tamala in Hoja Santa leaf (Piper auritum) cooked and wrapped in banana leaf

from the May 12, 2008 Newsletter issued from near Venustiano Carranza in the Central Valley of Chiapas, MÉXICO

banana flowers

The picture above shows a stalk of ripening bananas. Or, more technically, it shows a drooping, spike-type cluster of flowers, or inflorescence, with female ovaries maturing into bananas at the base of the spike (top in the picture) and male flowers subtended by broad, colored bracts at the spike's tip (bottom in the picture).

male banana flowers

The above picture shows fifteen or so functionally male flowers that will never produce bananas, just pollen. The peeling-back, hoodlike thing above them is a bract, or modified leaf. The stem, or rachis, at the top of the picture shows many scars of previous bracts, so over time there's been a lot of male flowers shedding pollen from their anthers, then falling off, along with their bracts.

male banana flower

Above you can see a male flower. The flat, long item with powdery lines along its margins, extending from the center of my thumbnail, is a stamen. The powdery lines are pollen issuing from elongate anther sacs along the anther's margins. The blunt, yellow-tipped thing below that is a sterile staminode, probably evolved to give pollinators something to hold onto as they pull themselves into the flowers' throats dusting themselves with pollen.

So, banana flowers are unisexual, though when they first start developing sometimes you can find stamen- bearing flowers with ovaries. However, in flowers whose stamens eventually produce pollen, the ovaries abort and don't develop into bananas.

from the January 29, 2012 Newsletter issued from Hacienda Chichen Resort beside Chichén Itzá Ruins, central Yucatán, MÉXICO

Earlier we looked at individual male flowers; now let's look closer at female flowers. Some are shown below:

banana flowers, female

In that picture the flower cluster is just beginning to open up, revealing female flowers at the base of the cluster. Until well after this stalk's female flowers have ceased being receptive for pollination, male flowers will remain immature and hidden beneath the numerous overlapping purple bracts forming the spearhead at the picture's lower left. By having male and female flowers maturing at different times, plants can avoid pollinating themselves.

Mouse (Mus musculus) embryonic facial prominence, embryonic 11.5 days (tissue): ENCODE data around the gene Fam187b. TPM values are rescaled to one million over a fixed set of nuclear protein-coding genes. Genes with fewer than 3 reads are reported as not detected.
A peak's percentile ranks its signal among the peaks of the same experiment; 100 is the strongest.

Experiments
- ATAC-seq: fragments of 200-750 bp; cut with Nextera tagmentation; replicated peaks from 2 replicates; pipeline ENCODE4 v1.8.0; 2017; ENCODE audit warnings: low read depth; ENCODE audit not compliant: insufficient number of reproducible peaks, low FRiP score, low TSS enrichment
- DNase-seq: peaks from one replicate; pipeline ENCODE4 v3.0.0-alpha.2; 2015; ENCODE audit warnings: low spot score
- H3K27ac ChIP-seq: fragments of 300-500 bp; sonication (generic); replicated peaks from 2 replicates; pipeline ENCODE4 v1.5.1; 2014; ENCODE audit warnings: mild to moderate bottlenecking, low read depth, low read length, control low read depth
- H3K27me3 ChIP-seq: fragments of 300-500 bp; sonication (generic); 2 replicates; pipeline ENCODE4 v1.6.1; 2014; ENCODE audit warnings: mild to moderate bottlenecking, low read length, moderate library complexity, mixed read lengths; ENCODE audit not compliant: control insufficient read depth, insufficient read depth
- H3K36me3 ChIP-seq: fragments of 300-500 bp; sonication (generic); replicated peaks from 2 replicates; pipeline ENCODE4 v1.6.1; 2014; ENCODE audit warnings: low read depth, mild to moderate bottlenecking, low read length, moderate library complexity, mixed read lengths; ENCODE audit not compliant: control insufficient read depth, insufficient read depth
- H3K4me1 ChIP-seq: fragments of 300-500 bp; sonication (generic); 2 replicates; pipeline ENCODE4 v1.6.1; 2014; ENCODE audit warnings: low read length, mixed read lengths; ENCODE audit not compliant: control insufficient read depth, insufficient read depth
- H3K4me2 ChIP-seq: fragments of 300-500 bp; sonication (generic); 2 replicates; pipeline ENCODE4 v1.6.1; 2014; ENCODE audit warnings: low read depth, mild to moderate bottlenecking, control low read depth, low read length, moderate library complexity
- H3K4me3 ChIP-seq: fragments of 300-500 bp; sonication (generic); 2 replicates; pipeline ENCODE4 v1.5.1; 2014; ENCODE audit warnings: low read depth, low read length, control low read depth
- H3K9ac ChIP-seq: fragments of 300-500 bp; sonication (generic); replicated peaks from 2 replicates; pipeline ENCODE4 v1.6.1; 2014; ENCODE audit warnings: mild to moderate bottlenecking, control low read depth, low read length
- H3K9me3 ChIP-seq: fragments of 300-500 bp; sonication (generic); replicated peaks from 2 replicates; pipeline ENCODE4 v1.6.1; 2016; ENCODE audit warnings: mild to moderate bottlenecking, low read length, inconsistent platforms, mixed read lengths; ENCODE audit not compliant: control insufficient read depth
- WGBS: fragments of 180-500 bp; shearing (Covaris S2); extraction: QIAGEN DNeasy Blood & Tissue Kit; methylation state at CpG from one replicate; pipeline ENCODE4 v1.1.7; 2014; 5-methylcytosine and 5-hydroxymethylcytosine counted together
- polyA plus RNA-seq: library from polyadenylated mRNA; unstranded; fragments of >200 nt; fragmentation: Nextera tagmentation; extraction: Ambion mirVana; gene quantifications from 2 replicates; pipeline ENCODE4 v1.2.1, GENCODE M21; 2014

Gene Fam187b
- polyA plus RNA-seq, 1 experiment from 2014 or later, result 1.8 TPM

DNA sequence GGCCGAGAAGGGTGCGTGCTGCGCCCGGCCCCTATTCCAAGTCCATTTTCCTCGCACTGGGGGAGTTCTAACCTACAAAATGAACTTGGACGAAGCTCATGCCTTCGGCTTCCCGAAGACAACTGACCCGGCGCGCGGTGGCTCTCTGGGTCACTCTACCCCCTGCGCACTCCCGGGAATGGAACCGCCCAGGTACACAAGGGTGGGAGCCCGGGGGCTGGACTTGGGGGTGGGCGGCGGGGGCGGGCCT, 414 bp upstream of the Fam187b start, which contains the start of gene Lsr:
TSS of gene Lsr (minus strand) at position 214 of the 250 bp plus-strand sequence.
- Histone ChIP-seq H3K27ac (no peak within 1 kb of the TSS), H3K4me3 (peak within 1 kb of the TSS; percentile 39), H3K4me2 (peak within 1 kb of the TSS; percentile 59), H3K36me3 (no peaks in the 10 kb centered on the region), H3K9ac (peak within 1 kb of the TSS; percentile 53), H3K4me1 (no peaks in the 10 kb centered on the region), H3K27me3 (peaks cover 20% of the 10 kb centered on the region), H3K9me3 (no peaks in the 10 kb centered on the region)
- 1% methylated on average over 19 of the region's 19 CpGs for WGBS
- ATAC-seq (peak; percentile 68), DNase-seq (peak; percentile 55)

inferior and superior ovaries
In most flowers, the calyx, corolla and male stamens arise at the base of the female pistil, as shown for the "superior ovary" in the diagram provided at the right. There the "inferior ovary" at the left shows the case with Banana flowers, which have the calyx, corolla and male stamens arising atop the female ovary. Another way of saying that is that the immature bananas in our pictures are inferior ovaries. You can see what's atop a typical banana ovary below:

female banana flower stamens, stigma & style

The ribbonlike, striated item curving toward the picture's top, right is the calyx, which started out as a cylinder, then split down one side and curled back, and soon will fall off. Earlier on the other side there was a similar ribbonlike thing; that was the corolla, and it's already fallen off. The pale, slender, fingerlike objects arising at the base of the single, thicker, dark-headed item are sterile stamens. In the distant past when the Banana's ancestors were evolving, these stamens would have been fertile, producing pollen, but now, in these female flowers, they're vestigial, like the appendix on the human large intestine. The thick-based, black-headed item pointing at the left side of the picture is the blackish stigma, where pollen germinates, atop the ovary's "neck," the style.

Actually, these sexual parts are all rather useless to the cultivated Banana, since Banana genes have been so scrambled during centuries of domestication by humans that Banana flowers no longer produce fruits with viable seeds. Those tiny, brown, soft, sandgrain-like items inside a sliced-open banana fruit are aborted ovules -- aborted because the female sex germ inside each ovule never was fertilized by a male sex germ from a pollen grain.

If humans were to disappear, and thus no longer transplant vegetative sprouts arising at the bases of Banana "trees," there'd be no more Banana trees producing banana fruits as we know them. Some wild ancestral Banana species still able to reproduce sexually and make viable seeds would continue to survive, however.

from the April 21, 2007 Newsletter issued from Sierra Gorda Biosphere Reserve, QUERÉTARO, MÉXICO

Costillón Bananas